150-year-old coffee company’s still full of beans

150-year-old coffee company's still full of beans

Founded in 1864 as a small tea blender serving a select clientele, the
Gorbals-based firm is now one of the leading independent coffee
merchants in the UK.

Now the company is celebrating its 150th anniversary – and is looking forward to 150 more.

Ewan Reid, technical director for Matthew Algie, said: “We are still a
family run firm, run by Matthew Algie’s direct descendents, and a great
place to work.

“Since I joined the company in 1993 there have been really exciting
developments in coffee and we’ve seen a lot of changes in the way
consumers drink coffee.

“It’s certainly very different from in Matthew Algie’s day.”

Mathew Algie, who was born in Greenock in 1810, was a grocer and marketed tea chests imported to the Clyde on clippers.

In 1864 he set up his business in tea blending and wholesaling. It was
common at that time for tea blenders to have small shops with a group of
loyal customers.

For the next 80 years the business developed, selling not just tea but also spices to retailers in and around Glasgow.

It was in 1950 that the company, by then called Algie’s, took a decision
that would transform it – the family opted to start selling coffee.

Before long, the company was selling tea bags, coffee and vending services to retail outlets and caterers around Scotland.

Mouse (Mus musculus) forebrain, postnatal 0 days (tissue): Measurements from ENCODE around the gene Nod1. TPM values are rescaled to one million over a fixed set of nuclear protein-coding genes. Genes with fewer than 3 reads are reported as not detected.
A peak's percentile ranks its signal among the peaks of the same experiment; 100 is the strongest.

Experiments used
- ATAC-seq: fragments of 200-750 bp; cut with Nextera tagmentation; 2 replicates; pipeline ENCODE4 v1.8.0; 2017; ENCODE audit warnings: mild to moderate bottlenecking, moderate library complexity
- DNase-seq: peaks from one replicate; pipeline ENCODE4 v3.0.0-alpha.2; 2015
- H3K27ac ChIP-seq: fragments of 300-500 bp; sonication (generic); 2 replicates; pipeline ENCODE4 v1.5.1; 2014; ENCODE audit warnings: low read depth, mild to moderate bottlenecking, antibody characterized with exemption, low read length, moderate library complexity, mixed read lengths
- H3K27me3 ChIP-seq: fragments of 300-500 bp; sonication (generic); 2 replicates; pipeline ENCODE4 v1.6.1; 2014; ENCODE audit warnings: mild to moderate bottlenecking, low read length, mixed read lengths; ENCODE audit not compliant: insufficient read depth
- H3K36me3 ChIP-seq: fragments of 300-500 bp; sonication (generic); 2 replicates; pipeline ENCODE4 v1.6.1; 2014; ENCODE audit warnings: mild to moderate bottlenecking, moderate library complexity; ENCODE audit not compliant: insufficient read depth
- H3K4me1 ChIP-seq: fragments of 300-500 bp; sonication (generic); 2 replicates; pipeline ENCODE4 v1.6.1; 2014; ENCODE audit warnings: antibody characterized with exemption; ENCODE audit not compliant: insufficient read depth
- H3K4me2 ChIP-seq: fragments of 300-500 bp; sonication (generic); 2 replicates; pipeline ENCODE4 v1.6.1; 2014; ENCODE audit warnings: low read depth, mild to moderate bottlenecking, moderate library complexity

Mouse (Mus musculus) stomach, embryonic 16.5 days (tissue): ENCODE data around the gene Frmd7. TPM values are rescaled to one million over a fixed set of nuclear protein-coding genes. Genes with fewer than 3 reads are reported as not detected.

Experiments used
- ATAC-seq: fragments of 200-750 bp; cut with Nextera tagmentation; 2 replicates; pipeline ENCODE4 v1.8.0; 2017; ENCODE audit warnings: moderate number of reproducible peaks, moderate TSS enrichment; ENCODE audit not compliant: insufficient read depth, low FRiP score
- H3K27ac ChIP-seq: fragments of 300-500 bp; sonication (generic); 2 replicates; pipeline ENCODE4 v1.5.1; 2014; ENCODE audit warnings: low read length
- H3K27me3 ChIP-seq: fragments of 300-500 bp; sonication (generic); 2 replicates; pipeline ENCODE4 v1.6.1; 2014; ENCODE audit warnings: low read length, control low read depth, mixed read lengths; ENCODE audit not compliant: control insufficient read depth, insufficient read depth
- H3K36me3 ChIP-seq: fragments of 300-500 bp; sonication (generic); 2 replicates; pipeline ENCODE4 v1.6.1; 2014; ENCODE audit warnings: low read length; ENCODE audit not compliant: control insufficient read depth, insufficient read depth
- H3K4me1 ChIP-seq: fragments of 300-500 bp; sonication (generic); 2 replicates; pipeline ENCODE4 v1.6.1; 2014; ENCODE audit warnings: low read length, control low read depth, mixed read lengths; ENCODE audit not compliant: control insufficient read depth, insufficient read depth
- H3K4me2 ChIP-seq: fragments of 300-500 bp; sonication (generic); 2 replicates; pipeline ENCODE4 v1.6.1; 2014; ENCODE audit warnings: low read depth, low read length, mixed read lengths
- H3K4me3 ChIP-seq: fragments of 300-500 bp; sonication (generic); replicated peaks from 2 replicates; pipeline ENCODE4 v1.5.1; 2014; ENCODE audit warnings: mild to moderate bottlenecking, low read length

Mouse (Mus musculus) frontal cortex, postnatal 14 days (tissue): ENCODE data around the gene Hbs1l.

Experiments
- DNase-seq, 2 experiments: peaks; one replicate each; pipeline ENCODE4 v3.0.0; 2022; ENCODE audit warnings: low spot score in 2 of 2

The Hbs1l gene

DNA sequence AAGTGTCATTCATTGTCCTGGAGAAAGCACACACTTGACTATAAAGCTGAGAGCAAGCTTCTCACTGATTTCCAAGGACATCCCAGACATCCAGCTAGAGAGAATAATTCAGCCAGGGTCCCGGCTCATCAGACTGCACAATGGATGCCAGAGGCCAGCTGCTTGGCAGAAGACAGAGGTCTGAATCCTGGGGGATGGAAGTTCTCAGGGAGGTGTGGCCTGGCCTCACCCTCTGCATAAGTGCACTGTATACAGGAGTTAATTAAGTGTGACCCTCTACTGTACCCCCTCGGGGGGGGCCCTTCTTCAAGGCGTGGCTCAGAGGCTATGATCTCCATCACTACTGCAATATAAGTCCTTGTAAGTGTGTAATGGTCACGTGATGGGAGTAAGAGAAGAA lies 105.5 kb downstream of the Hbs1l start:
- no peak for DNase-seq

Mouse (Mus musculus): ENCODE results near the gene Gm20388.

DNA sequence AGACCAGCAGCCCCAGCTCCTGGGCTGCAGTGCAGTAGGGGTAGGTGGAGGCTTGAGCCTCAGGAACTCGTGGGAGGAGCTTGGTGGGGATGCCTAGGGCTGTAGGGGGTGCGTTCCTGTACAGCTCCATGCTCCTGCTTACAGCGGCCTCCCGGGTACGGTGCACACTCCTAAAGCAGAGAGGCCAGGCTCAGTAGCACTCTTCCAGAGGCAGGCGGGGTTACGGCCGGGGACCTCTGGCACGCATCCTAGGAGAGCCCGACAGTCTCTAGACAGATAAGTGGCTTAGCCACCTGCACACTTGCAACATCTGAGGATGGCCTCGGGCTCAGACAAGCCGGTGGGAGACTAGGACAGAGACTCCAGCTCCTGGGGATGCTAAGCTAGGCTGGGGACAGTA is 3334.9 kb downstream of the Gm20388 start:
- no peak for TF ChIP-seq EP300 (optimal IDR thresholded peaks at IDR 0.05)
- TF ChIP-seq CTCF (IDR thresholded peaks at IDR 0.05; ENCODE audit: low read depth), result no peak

By 1974, Algie’s had begun selling coffee machines to offices,
restaurants and hotels, leading the charge to replace instant with
quality roast and ground coffee.

In the early 1980s the company went through a time of rapid expansion
and took its trade UK-wide, adding bulk-brew coffee machines for the
catering trade, and 1989 saw the first espresso machine added to the
range.

David Williamson, a great grandson of Matthew Algie, and by then in
charge of the company, visited Portland, Oregon, in 1995 and saw how
coffee culture was taking over the streets of the US.

He returned with the modest intention of restructuring the company to drive the espresso revolution in the UK.

Two years later Espresso Warehouse was created, selling “everything but
the coffee” and filling a niche helping equip the growing wave of
independent café bars.

Also that year, Matthew Algie introduced the UK’s first Fairtrade
Espresso bean, a forward-thinking move given that Fairtrade coffee now
accounts for 96% of coffee sold.

In 2004 the firm launched the world’s first Triple Certified espresso: Fairtrade, organic, and Rainforest Alliance.

Now the focus is on high-end coffee and catering to the tastes of those looking for unique coffee blends.

David died suddenly in 2008, just days after his 42nd birthday, with streptoccyl toxic shock syndrome.

The family firm set up the David Williamson Rwanda Foundation in his honour.

The Foundation works with communities attached to the coffee-growing co-operatives in Rwanda to improve health and welfare.

Matthew Algie, which now employs around 200 staff, has also inspired loyalty in its customers through the years.

The Buffet Shop, in Helensburgh, has been a Matthew Algie customer since it opened 100 years ago.

Ewan added: “I think if Matthew could see us now he would be incredibly proud.

“He was an innovative man who could always spot a business opportunity
so I think we will have taken the company to exactly where he would want
it to be.”

Read More: Coffee Bean Grinder

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